Given his long-lasting marriage, Gamble’s ballads of lost love and unrequited love are clearly not personal accounts. “Very few of my songs are based on first-hand experience,” he admits. Gamble’s first solo single, the up-beat ‘I Wish I’d Never Asked Her’, is a case in question. After all these years, this tale of a first date gone awfully wrong still makes me smile (“She said what’s wrong with the dinner/ It all tastes so strange to me/ Strange? My wallet’s thirty bucks thinner/ Imagine how it feels for me”) and there’s that wry humour too in the Street Talk song ‘Lonely At The Top’ (“They’re sending rockets to the moon/ They say the rich will live there soon/ But my car has broken down and doesn’t run”).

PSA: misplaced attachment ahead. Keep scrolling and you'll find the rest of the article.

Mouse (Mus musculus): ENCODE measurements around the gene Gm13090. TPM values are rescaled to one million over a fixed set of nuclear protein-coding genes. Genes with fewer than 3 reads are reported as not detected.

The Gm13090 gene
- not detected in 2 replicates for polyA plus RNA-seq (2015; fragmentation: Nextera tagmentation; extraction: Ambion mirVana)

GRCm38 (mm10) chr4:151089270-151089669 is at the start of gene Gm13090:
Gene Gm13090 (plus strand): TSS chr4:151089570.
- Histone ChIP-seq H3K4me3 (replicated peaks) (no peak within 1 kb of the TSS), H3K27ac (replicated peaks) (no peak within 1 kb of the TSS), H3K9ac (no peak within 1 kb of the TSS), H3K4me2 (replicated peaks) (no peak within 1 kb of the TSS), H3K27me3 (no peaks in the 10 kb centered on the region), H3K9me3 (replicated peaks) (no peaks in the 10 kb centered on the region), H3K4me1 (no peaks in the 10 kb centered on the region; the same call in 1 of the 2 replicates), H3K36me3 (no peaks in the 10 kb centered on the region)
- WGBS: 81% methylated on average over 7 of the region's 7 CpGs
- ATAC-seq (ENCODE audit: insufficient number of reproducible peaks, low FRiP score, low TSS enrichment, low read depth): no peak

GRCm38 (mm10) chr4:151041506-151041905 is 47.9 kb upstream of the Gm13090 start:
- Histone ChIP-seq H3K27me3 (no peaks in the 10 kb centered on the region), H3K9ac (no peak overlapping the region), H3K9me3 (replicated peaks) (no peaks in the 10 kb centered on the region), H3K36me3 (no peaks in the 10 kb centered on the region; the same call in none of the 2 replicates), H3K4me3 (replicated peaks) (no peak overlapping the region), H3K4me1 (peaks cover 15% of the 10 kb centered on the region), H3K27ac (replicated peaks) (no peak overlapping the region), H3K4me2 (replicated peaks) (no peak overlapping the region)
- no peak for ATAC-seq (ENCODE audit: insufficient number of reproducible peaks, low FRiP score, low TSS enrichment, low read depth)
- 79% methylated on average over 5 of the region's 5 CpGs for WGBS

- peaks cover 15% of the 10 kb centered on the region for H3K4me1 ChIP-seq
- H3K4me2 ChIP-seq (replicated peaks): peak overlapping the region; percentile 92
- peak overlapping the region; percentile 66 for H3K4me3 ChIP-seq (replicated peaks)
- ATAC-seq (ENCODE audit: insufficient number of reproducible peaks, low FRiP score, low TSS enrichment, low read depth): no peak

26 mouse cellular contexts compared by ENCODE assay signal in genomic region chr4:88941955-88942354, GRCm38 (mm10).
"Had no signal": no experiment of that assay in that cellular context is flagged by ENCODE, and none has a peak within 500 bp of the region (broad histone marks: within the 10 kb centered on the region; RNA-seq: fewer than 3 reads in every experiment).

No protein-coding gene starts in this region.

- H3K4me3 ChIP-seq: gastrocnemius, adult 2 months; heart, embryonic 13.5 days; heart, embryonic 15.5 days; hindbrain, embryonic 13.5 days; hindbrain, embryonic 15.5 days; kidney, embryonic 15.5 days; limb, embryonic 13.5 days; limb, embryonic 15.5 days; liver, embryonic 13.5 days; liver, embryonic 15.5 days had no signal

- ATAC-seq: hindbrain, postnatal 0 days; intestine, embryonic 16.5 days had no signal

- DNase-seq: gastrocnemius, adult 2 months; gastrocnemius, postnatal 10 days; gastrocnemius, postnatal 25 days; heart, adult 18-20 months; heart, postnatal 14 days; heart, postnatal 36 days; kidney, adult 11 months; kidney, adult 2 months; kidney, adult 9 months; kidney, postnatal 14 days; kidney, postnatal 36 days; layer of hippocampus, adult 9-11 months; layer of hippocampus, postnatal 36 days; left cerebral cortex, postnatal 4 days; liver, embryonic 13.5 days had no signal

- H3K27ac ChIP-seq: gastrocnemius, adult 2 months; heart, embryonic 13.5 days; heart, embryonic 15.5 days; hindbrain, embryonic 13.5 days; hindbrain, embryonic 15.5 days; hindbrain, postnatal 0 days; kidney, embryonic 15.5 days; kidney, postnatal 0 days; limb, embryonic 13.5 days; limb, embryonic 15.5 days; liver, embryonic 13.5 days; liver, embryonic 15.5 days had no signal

Whether balladeer or bluesman, Hammond Gamble, one of New Zealand rock’s true gentlemen, never loses his sense of humour or takes himself too seriously. As he sings in the opening lines to ‘Daylight Robbery’ – “If this is happiness, what is all the fuss about?”